God delights in our enjoyment of his gifts. So God says, give it all away and then He says enjoy what you have at the same time! As a father, Johnson has never given his kids presents and then expected them to give stuff away. In the same way God delights when we delight in His blessings. God's not upset when we are wearing nice clothes or driving two cars. He's a good dad. In fact, He's the perfect dad. To Him, it's just not about giving 10%...
"If a man begins to doubt whether he may use linen for his sheets, shirts, handkerchiefs and napkins, he will afterward be uncertain also about hemp... For he will turn over in his mind whether he can eat without napkins or go without handkerchief. If any man should consider daintier food unlawful, in the end, he will not be at peace before God, when he eats either black bread or common food, while it occurs to him that he could sustain his body on even coarser food. If he boggles at sweet wine, he will not with clear conscience drink even flat wine, and finally he will not dare touch water if sweeter and cleaner than other water." John Calvin
Where, then, does it stop when someone is urged to give it all away? There will always more. If your family has more spoons in the house than people, should you get rid of your extra spoons? We must first learn to delight in what God has given us.
If you see a person with a nice car and you are critical of what he is driving because it is so nice, keep in mind that what you are driving is much nicer than what the guy with the moped is driving! See, it is hard to enjoy what God has given you when you are judgmental of others. God is a really really good dad and He gives us what we need for our hearts. All we have to do is honor Him.
Wealth can be a very good thing. A lot of people can mess up when they love money. Money is not evil but the LOVE of money is... Proverbs 6:6-8 says, "Go to the ant, you sluggard; consider its ways and be wise! It has no commander, nor overseer nor ruler, yet it stores its provisions in summer and gathers its food at harvest." God says this is a good way to live life!
Johnson's grandfather had a good deal of wealth and he loved Jesus. He gave generously to the church and to people. Johnson is still blown away by the number of people who come to him and tell him how his grandfather so greatly blessed them.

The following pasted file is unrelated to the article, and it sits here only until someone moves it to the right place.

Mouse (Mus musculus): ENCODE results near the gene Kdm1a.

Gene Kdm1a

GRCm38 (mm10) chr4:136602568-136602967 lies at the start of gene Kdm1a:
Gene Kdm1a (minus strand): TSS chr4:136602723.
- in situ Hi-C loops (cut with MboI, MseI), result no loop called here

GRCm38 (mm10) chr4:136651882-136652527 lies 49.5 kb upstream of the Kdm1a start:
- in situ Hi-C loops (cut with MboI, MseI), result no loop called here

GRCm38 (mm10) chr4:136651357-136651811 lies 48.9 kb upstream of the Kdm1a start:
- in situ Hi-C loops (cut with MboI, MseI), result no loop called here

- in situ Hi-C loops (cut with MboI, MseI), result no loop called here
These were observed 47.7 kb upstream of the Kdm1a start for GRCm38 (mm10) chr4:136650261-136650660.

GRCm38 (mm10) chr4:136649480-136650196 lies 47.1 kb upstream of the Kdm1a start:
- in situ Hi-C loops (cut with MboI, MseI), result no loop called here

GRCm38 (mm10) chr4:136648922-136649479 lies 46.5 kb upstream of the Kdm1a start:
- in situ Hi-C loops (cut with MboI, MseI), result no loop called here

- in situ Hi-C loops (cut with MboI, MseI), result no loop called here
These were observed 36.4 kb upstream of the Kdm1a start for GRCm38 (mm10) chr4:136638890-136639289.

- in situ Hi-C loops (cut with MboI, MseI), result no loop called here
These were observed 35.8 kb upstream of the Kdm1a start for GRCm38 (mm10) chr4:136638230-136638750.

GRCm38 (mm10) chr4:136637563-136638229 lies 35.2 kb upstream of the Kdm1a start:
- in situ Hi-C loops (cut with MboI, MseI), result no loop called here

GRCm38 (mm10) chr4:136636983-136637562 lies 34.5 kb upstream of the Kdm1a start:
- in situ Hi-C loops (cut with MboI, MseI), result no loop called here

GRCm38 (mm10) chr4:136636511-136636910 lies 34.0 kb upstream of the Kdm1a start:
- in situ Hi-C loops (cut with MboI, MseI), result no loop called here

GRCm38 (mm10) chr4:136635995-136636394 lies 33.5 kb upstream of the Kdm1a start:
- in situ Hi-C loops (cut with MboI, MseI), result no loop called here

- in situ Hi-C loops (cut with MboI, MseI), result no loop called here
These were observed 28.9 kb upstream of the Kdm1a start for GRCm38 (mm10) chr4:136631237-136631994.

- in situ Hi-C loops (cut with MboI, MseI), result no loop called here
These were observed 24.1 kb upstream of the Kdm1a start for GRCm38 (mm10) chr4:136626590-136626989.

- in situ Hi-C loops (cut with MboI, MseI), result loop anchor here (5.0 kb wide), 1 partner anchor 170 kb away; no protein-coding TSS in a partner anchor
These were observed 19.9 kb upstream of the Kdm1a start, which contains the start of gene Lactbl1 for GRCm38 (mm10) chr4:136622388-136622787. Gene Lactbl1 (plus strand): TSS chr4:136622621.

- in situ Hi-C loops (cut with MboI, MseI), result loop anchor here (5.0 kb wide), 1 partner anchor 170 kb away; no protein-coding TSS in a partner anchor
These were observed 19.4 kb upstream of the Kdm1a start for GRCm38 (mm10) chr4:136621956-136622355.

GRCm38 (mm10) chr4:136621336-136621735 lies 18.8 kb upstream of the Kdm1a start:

Having wealth increases your ability to be generous. Do you know why? BECAUSE YOU HAVE MONEY! If you are in debt, how do you help someone out? by co-signing? The good Samaritan had money. Members of the early church in Acts had money! They were gifted to give riches and they had the revelation that their wealth was not just for them. One of the best ways to be generous is to open up a separate account to be given away. Why is it that we trust God with eternity but don't trust him with tomorrow?
Our wealth becomes an issue when we care more about our tomorrow than someone else's today.
The bible says being in debt is like being the tail and not the head. How much time have you spent looking at a dog's tail? It's not a good place to be. When we get into debt, we "go turtle" and focus more on paying off debt. As a church, Victory Atlanta has had experiences of strategically taking on debt to dig wells, feed the hungry and to fight the slave trade. So they manage their funds strategically and find the room to be generous too.
A few weeks ago, Johnson was working on a sermon and his father in law dashed into the room and told him that there had been an accident. They dashed out and sped down the street to the scene where Johnson's SUV was smashed up and the airbag had been deployed. His wife was in the front seat and he jumped out, ran to the passenger side and hugged his wife asking if she was okay. Was his car more important at that point? NO. It was an important time that gave perspective of what is important.
In the book of John, Mary is at the feet of Jesus. She opens up a very expensive bottle of perfume (worth a year's wages) and pours it on Jesus' feet. This seems like a one-time, random incident until you look at what happened in the previous chapter. In John 11, Mary was weeping with with her sister Martha because their brother Lazarus had died and was buried in a tomb. Jesus appears and raises Lazarus from the dead. Fast forward to Mary and the perfume. Now you understand why she is basically pouring her life savings on His feet.
It helps if we can understand that whatever we don't get here, we will get in heaven. Let's say you never got to take your trip to the Alps. What is the new version of the Alps going to be in heaven?
The heroes of the faith knew that this world was not permanent. They were looking forward to the New Jerusalem. They were looking forward to a new world. They wanted less here so other could get there! We can save up and work towards things, but we need to keep in mind that one day we will close our eyes here and open them in heaven.
When we join our hearts with Jesus with the understanding of what we can do, what our purpose is here and what heaven is like, we enter the world of Joyful Generosity.